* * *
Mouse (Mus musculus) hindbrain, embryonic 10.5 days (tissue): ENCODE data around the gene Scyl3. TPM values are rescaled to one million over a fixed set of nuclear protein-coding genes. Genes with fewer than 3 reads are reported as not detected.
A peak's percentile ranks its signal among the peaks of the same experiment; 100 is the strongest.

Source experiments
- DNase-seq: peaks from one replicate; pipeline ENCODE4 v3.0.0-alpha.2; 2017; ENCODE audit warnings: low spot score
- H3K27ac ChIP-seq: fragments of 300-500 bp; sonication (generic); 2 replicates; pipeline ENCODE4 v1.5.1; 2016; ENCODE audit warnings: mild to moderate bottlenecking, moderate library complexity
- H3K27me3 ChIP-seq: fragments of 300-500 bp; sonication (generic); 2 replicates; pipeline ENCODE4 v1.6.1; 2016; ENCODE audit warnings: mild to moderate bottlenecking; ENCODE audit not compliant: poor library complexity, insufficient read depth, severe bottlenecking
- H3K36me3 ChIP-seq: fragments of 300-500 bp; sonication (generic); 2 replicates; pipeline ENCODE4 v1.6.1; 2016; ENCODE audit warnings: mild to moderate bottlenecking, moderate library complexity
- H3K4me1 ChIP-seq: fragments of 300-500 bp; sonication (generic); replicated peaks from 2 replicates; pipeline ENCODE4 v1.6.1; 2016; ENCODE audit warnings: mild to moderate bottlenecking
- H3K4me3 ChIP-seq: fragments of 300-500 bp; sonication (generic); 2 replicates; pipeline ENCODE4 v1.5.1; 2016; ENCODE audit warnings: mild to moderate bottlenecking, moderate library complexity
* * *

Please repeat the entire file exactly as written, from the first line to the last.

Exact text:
Mouse (Mus musculus) hindbrain, embryonic 10.5 days (tissue): ENCODE data around the gene Scyl3. TPM values are rescaled to one million over a fixed set of nuclear protein-coding genes. Genes with fewer than 3 reads are reported as not detected.
A peak's percentile ranks its signal among the peaks of the same experiment; 100 is the strongest.

Source experiments
- DNase-seq: peaks from one replicate; pipeline ENCODE4 v3.0.0-alpha.2; 2017; ENCODE audit warnings: low spot score
- H3K27ac ChIP-seq: fragments of 300-500 bp; sonication (generic); 2 replicates; pipeline ENCODE4 v1.5.1; 2016; ENCODE audit warnings: mild to moderate bottlenecking, moderate library complexity
- H3K27me3 ChIP-seq: fragments of 300-500 bp; sonication (generic); 2 replicates; pipeline ENCODE4 v1.6.1; 2016; ENCODE audit warnings: mild to moderate bottlenecking; ENCODE audit not compliant: poor library complexity, insufficient read depth, severe bottlenecking
- H3K36me3 ChIP-seq: fragments of 300-500 bp; sonication (generic); 2 replicates; pipeline ENCODE4 v1.6.1; 2016; ENCODE audit warnings: mild to moderate bottlenecking, moderate library complexity
- H3K4me1 ChIP-seq: fragments of 300-500 bp; sonication (generic); replicated peaks from 2 replicates; pipeline ENCODE4 v1.6.1; 2016; ENCODE audit warnings: mild to moderate bottlenecking
- H3K4me3 ChIP-seq: fragments of 300-500 bp; sonication (generic); 2 replicates; pipeline ENCODE4 v1.5.1; 2016; ENCODE audit warnings: mild to moderate bottlenecking, moderate library complexity